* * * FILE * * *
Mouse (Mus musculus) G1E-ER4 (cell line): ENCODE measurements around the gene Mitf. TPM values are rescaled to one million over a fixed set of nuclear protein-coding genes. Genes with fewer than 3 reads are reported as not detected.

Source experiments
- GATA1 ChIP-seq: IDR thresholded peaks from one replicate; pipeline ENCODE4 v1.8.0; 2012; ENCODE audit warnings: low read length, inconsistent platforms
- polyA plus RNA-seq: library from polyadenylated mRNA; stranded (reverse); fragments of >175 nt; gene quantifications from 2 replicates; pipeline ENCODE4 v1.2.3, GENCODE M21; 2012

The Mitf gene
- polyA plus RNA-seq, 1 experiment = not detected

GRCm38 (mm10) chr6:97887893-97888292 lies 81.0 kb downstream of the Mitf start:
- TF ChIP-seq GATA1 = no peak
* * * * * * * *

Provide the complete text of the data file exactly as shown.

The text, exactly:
Mouse (Mus musculus) G1E-ER4 (cell line): ENCODE measurements around the gene Mitf. TPM values are rescaled to one million over a fixed set of nuclear protein-coding genes. Genes with fewer than 3 reads are reported as not detected.

Source experiments
- GATA1 ChIP-seq: IDR thresholded peaks from one replicate; pipeline ENCODE4 v1.8.0; 2012; ENCODE audit warnings: low read length, inconsistent platforms
- polyA plus RNA-seq: library from polyadenylated mRNA; stranded (reverse); fragments of >175 nt; gene quantifications from 2 replicates; pipeline ENCODE4 v1.2.3, GENCODE M21; 2012

The Mitf gene
- polyA plus RNA-seq, 1 experiment = not detected

GRCm38 (mm10) chr6:97887893-97888292 lies 81.0 kb downstream of the Mitf start:
- TF ChIP-seq GATA1 = no peak